Improving education in the Silver State and beyond was the focus of more than 250 educators, policymakers, and community leaders who gathered Dec. 7 for UNLV’s inaugural “Summit on Nevada Education.”
The daylong conference, hosted by the UNLV College of Education (COE), drew decision makers from the local, state, and national levels to discuss policy opportunities in the wake of a landmark 2015 Nevada Legislative Session for education. Also front and center were Nevada’s role and impact on the national education conversation and the importance of partnerships to ensure quality education at all levels.
The summit, two years in the making, also showcased COE's demonstrated role as a thought leader that informs and facilitates policy ideas and research on topics like education reform and teaching methods through its community clinics, class offerings and other resources. Speakers and panelists likewise urged attendees to candidly share ideas, challenges and lessons on how to effectively and equitably improve K-12 and higher education, and to collaborate across political and ideological lines.
“The goal of this event isn’t for us to leave agreeing on what to do,” said COE dean Kim Metcalf, gazing around the packed Student Union Ballroom. “It’s to make sure we get ideas on the table.”
Nevada Gov. Brian Sandoval opened the summit with a recap of accomplishments during 2015 legislative session, praising lawmakers for passing 25 of 26 proposals laid out in his education package. He called on summit attendees to embrace conversations on how to best implement the new measures, including funding for full-day kindergarten, special education and gifted/talented classes, technological advances in secondary schools, increased career placement and technical education offerings, and scholarships to shore up the teacher shortage.
“Remember, right now there are kids sitting in their classrooms dutifully listening to their teachers at every level, through kindergarten and middle school and high school,” Sandoval said. “They don’t have a voice. They are counting on all of us.”
Metcalf described Clark County and Nevada as a microcosm of the United States that will serve as models for other urban and rural communities facing issues including the wealth gap, English language learners, school choice and funding, incorporation of various teaching standards and metrics, and diversity.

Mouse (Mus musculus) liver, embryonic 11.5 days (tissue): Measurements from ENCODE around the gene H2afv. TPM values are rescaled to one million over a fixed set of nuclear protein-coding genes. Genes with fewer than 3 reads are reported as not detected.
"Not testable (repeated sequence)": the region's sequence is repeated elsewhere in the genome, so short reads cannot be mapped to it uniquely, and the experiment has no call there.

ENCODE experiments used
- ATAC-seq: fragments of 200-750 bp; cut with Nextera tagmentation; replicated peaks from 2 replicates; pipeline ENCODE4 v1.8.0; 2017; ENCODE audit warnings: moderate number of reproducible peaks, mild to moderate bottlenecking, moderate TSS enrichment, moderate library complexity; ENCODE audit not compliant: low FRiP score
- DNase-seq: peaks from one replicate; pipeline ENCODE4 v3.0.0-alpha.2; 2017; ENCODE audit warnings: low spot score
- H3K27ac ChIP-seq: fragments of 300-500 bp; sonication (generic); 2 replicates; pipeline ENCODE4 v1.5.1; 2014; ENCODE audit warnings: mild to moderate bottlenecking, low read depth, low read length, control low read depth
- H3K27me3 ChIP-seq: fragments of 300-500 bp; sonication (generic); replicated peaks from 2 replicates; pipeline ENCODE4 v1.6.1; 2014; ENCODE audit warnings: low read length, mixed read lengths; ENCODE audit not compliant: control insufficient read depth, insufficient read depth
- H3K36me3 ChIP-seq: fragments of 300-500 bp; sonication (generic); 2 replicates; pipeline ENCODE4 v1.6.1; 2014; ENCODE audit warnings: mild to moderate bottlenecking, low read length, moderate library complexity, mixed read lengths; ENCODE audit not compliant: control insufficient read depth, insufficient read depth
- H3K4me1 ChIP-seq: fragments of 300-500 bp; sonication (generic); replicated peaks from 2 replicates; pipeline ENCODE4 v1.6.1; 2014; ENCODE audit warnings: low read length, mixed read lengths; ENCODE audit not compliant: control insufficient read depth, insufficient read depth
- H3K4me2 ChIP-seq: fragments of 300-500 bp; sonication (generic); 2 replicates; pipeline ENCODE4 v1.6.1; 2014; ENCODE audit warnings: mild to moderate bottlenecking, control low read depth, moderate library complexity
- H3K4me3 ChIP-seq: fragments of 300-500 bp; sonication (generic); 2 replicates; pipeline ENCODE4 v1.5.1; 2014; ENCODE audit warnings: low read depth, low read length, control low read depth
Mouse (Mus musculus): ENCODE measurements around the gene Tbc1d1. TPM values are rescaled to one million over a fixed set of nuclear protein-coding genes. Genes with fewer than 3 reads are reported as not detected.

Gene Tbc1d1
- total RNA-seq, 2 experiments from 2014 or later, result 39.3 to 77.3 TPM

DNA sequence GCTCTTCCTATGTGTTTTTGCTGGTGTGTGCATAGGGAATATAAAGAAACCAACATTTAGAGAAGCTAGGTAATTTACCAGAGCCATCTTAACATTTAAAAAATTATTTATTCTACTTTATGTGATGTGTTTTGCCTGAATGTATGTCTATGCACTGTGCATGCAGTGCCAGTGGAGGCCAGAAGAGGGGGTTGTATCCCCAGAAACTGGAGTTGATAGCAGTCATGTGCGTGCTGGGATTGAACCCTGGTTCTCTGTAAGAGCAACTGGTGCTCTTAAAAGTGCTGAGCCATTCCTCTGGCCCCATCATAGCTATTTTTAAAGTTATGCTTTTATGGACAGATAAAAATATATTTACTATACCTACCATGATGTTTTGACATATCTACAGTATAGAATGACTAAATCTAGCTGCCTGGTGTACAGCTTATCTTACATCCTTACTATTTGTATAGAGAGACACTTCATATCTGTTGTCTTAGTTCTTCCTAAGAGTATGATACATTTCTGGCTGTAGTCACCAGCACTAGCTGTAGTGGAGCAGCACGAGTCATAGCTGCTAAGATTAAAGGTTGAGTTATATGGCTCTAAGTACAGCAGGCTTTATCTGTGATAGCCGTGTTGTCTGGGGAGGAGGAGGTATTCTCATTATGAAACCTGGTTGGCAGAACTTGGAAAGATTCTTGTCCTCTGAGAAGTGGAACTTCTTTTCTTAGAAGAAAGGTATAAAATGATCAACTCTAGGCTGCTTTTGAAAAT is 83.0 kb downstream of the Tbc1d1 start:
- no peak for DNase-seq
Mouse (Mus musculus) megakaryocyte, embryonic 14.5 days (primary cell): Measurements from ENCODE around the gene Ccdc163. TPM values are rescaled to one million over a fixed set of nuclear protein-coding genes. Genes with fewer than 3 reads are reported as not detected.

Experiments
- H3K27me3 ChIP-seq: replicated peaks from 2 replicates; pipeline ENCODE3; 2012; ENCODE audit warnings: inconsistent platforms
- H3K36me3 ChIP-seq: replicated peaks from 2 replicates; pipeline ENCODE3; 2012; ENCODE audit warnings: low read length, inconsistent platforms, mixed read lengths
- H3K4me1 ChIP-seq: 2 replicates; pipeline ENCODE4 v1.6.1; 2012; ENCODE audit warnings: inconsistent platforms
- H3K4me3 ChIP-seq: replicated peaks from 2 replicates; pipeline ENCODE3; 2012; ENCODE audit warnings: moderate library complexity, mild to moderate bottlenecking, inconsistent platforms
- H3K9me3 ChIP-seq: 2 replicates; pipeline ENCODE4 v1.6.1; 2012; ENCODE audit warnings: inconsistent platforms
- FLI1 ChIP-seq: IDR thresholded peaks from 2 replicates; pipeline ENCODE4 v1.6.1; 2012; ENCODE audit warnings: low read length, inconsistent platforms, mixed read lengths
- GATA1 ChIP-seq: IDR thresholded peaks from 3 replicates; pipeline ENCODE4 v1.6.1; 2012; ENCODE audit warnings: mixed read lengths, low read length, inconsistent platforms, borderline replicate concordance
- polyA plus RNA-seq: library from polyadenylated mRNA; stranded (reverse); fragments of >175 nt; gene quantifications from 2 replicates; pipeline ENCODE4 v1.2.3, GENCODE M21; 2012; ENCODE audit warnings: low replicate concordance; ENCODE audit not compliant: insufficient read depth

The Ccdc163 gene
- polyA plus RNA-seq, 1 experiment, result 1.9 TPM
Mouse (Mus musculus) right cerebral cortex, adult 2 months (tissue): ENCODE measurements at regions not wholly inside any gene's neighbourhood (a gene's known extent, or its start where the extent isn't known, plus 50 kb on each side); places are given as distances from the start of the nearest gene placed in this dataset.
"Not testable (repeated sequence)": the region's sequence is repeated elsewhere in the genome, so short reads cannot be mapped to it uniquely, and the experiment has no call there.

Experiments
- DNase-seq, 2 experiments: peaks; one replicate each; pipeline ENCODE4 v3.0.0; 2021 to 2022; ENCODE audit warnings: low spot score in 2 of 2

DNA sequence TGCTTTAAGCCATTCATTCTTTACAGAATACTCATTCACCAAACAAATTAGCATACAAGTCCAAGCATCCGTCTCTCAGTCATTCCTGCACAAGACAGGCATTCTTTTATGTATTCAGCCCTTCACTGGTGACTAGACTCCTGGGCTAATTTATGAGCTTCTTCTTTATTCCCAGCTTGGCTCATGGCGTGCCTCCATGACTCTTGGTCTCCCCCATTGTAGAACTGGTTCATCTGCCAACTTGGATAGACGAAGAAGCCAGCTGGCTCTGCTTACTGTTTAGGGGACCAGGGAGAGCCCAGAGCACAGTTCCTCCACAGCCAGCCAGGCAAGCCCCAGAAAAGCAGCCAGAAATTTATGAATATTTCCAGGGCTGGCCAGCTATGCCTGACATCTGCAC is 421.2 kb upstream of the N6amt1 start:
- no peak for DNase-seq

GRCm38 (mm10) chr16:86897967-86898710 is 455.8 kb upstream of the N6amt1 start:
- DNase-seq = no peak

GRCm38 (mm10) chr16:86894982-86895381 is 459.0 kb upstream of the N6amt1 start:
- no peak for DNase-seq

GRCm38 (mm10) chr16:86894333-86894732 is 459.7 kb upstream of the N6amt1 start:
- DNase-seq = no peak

“Folks are watching to what happens in Nevada to see what we do, how we do it, and how it works,” Metcalf said. “Because of that, we have an opportunity and a responsibility to take what we’re doing to learn from it and share it in ways that can help people throughout the state, country and around the world to better educate kids.”
Among the themes that appeared to resonate with summit guests was a reminder from Google chief education evangelist Jaime Casap that teaching methods need to change with the times, and to heed the rising demand for tech jobs. He said that within a decade 60 percent of jobs will require high-skills education. During one panel discussion, several speakers emphasized the importance of incorporating social service and business perspectives when shaping education policy.
Other prominent speakers were:
- Pat Skorkowsky, superintendent of the Clark County School District
- Dale Erquiaga, chief strategy officer for Gov. Sandoval
- Dan Klaich, Nevada System of Higher Education chancellor
- Steve Canavero, interim superintendent of public instruction for the Nevada Department of Education
- Officials from the Lumina Foundation and the U.S. Department of Education
“Ensuring a quality education for all Nevadans means we’ve all got to come together,” said UNLV President Len Jessup, who also spoke of UNLV’s progress toward becoming a top national public university. “This (summit) clearly weaves together many of our goals, in particular community partnerships and student success and achievement. I can’t think of a better way to capture the spirit of our strategic plan than what we’re doing here today.”